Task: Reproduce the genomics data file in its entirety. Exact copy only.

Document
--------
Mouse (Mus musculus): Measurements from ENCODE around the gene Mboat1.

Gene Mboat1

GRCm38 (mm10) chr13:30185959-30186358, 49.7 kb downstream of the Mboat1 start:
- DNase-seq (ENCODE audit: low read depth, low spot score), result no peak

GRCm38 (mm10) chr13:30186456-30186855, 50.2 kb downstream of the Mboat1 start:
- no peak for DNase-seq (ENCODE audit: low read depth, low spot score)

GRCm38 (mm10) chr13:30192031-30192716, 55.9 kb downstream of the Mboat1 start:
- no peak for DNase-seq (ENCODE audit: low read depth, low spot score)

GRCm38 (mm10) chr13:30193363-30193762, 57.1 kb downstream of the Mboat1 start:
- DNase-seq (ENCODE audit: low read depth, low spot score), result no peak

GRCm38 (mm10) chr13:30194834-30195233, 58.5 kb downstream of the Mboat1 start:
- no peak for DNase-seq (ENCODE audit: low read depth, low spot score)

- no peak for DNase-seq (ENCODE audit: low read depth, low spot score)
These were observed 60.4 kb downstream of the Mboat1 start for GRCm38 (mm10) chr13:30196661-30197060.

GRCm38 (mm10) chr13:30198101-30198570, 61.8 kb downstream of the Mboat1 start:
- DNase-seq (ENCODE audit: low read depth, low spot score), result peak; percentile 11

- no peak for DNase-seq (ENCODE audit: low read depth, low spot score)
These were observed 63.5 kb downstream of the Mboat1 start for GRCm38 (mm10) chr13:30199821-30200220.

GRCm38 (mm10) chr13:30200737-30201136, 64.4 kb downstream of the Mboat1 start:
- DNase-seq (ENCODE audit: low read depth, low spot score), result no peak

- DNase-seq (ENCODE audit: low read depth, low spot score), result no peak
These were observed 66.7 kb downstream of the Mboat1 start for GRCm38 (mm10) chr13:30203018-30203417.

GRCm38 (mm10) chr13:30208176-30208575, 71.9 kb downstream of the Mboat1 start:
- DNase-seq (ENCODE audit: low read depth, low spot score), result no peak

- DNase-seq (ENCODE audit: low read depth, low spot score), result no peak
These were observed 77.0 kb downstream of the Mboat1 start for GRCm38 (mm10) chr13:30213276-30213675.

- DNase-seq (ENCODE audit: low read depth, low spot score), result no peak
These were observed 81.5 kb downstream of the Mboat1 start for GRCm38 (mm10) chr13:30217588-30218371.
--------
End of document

Mouse (Mus musculus): Measurements from ENCODE around the gene Mboat1.

Gene Mboat1

GRCm38 (mm10) chr13:30185959-30186358, 49.7 kb downstream of the Mboat1 start:
- DNase-seq (ENCODE audit: low read depth, low spot score), result no peak

GRCm38 (mm10) chr13:30186456-30186855, 50.2 kb downstream of the Mboat1 start:
- no peak for DNase-seq (ENCODE audit: low read depth, low spot score)

GRCm38 (mm10) chr13:30192031-30192716, 55.9 kb downstream of the Mboat1 start:
- no peak for DNase-seq (ENCODE audit: low read depth, low spot score)

GRCm38 (mm10) chr13:30193363-30193762, 57.1 kb downstream of the Mboat1 start:
- DNase-seq (ENCODE audit: low read depth, low spot score), result no peak

GRCm38 (mm10) chr13:30194834-30195233, 58.5 kb downstream of the Mboat1 start:
- no peak for DNase-seq (ENCODE audit: low read depth, low spot score)

- no peak for DNase-seq (ENCODE audit: low read depth, low spot score)
These were observed 60.4 kb downstream of the Mboat1 start for GRCm38 (mm10) chr13:30196661-30197060.

GRCm38 (mm10) chr13:30198101-30198570, 61.8 kb downstream of the Mboat1 start:
- DNase-seq (ENCODE audit: low read depth, low spot score), result peak; percentile 11

- no peak for DNase-seq (ENCODE audit: low read depth, low spot score)
These were observed 63.5 kb downstream of the Mboat1 start for GRCm38 (mm10) chr13:30199821-30200220.

GRCm38 (mm10) chr13:30200737-30201136, 64.4 kb downstream of the Mboat1 start:
- DNase-seq (ENCODE audit: low read depth, low spot score), result no peak

- DNase-seq (ENCODE audit: low read depth, low spot score), result no peak
These were observed 66.7 kb downstream of the Mboat1 start for GRCm38 (mm10) chr13:30203018-30203417.

GRCm38 (mm10) chr13:30208176-30208575, 71.9 kb downstream of the Mboat1 start:
- DNase-seq (ENCODE audit: low read depth, low spot score), result no peak

- DNase-seq (ENCODE audit: low read depth, low spot score), result no peak
These were observed 77.0 kb downstream of the Mboat1 start for GRCm38 (mm10) chr13:30213276-30213675.

- DNase-seq (ENCODE audit: low read depth, low spot score), result no peak
These were observed 81.5 kb downstream of the Mboat1 start for GRCm38 (mm10) chr13:30217588-30218371.